where we introduced the following correction factor:
In Fig. 11, we compare the FGR solution with the approximate formula (19) for different values of the angular separation from the caustic line ψ. We illustrate the bolometric amplification of the first indirect and the second direct image of the source in front of the compact lens in Fig. 12. As a result of the much steeper (∝R^{−2}) radial dependence in Eq. (19) as compared to that in Eq. (15) (∝R^{−1/2}), the secondary peak attains large amplifications only for sources at small radii. Similarly to the primary peak, the bolometric amplification of both images forming the secondary peak grows symmetrically as 1/ψ for a sufficiently small angular separation, ψ < 10^{−3}, as we illustrate in Fig. 12. The ratio of the bolometric amplifications by the primary and the secondary amplification peak reaches the value of ∼15 for the source located at R = 6M, while for the source located at R = 10 000M such ratio reaches values of ∼6.
Fig. 11. Secondary amplification peak of a static source. The FGR amplification (identical for the first indirect and second direct images) compared with the approximated relation. 
Fig. 12. Secondary amplification peak of a static source. The bolometric amplification of the first indirect and the second direct images of a static point source located in the front of the compact lens at different distances, R, are shown as a function of the angular separation from the caustic line, ψ. The solid lines correspond to the first indirect images, and the dashed line corresponds to the second direct images.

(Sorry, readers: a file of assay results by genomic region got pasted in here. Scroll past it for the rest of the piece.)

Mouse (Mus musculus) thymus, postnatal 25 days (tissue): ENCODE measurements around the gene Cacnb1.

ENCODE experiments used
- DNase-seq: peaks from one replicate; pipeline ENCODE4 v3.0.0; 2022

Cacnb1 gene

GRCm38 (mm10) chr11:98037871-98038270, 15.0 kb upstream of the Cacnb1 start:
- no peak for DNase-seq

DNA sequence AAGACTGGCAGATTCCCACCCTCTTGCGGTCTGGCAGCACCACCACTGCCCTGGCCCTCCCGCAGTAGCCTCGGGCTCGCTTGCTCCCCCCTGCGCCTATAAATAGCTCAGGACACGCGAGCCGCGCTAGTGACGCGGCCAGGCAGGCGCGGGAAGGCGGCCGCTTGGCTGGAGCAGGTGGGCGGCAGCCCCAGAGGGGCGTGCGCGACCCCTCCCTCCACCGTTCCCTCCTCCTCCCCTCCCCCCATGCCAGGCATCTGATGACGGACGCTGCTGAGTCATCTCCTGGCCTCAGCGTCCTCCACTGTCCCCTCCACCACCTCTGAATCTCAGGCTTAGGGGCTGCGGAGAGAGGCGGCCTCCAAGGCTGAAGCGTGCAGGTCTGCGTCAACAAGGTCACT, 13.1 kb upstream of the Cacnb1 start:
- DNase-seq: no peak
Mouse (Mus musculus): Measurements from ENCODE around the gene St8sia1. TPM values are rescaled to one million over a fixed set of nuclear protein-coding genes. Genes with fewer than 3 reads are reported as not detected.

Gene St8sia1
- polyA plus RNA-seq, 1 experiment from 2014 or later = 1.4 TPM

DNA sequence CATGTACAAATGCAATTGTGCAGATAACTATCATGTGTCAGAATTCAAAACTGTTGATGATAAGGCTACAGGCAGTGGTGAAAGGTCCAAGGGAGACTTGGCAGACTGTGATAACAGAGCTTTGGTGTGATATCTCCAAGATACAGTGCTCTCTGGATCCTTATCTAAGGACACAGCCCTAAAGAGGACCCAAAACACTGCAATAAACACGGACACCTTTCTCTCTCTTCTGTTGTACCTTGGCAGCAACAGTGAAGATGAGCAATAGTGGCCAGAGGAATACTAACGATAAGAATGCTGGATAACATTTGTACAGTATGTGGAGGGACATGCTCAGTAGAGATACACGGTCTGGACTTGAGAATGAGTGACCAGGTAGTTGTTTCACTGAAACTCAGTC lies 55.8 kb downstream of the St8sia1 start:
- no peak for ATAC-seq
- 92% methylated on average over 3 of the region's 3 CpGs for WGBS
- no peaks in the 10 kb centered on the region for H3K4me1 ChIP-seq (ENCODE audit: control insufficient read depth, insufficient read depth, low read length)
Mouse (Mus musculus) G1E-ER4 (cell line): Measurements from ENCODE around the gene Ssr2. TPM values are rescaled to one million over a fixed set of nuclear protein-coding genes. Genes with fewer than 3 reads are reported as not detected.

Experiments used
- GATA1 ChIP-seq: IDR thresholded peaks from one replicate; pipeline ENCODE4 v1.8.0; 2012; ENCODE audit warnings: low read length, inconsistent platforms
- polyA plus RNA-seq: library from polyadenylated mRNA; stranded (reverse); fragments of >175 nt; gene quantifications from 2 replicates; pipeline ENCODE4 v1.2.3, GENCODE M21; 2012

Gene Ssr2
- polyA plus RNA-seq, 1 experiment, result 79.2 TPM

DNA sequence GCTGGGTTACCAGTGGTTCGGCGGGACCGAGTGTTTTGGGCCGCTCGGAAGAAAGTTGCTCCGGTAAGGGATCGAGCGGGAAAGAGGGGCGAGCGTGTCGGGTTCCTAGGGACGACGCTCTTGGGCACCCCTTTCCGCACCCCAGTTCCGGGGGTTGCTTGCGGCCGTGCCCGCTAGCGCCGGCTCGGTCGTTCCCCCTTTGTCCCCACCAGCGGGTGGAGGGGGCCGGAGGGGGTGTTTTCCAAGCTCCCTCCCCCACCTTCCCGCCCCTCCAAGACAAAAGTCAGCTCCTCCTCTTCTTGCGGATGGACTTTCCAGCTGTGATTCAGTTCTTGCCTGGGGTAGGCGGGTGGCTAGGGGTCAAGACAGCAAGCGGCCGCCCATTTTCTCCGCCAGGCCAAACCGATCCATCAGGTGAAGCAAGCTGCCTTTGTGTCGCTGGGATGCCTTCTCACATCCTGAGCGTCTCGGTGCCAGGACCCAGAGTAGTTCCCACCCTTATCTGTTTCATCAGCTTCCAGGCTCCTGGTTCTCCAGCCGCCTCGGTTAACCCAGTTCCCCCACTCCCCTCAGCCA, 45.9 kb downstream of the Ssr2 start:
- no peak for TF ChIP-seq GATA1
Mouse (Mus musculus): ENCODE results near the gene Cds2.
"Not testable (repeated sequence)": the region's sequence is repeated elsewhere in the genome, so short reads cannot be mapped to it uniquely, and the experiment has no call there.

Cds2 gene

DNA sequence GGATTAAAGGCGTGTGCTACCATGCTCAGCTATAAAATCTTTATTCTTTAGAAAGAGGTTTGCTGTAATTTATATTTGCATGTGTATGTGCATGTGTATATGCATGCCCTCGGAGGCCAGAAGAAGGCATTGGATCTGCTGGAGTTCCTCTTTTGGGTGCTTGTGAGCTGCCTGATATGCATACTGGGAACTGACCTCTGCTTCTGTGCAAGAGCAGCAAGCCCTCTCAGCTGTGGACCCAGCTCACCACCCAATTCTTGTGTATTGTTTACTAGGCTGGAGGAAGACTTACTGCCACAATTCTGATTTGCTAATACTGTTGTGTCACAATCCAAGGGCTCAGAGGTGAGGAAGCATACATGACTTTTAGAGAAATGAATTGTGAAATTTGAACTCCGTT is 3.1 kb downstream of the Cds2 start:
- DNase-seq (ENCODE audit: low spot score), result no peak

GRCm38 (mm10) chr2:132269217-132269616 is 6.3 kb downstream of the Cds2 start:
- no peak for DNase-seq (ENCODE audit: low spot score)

Analogously to the case of the primary peak, the source distance R_{2max}, at which the bolometric amplification ℳ_{2a} reaches its maximum is given by the extremum condition dℳ_{2a}(R, ψ)/dR = 0. Contrary to the case of the primary peak, this distance does not depend on the angular separation ψ. Therefore, the corresponding value of maximum amplification scales exactly with 1/ψ. Numerical calculation yields the following values:
Contrary to the case of the primary peak, the differential time delay between the images mainly arising on looping parts of photon trajectories is independent of the source distance, R (see Fig. 10), and it can be very precisely approximated by a simple relation:
3.3. Finitesized sources
Both the FGR and the WDL formula based on geometric optics predict an infinite amplification for a point source located on the caustic line (ψ = 0). In general, the amplification of a finitesized source with uniform brightness can be calculated by integrating a sum of the point source amplifications of both firstorder direct and indirect images over the solid angle subtended by the source and normalised to the solid angle itself (see Schneider et al. 1992; Witt & Mao 1994, for details). Using the results of Mao & Witt (1998) and the approximate relation (13), we can express the total bolometric amplification considering both significant images of the uniformbrightness circular source of radius ν (ν ≪ R), located behind the lens with the small normalised separation angle (Eq. (11)), in the following form:
where we introduced the normalised source angular radius . Here, the ‘elliptic’ factor reads
and F, E, and Π are, respectively, the elliptic integrals of the first, second, and third kind. Their parameters read
and the coefficients are defined as follows:
In the case of the source centred exactly on the caustic line behind the compact lens (), formula (23) takes the following simple form: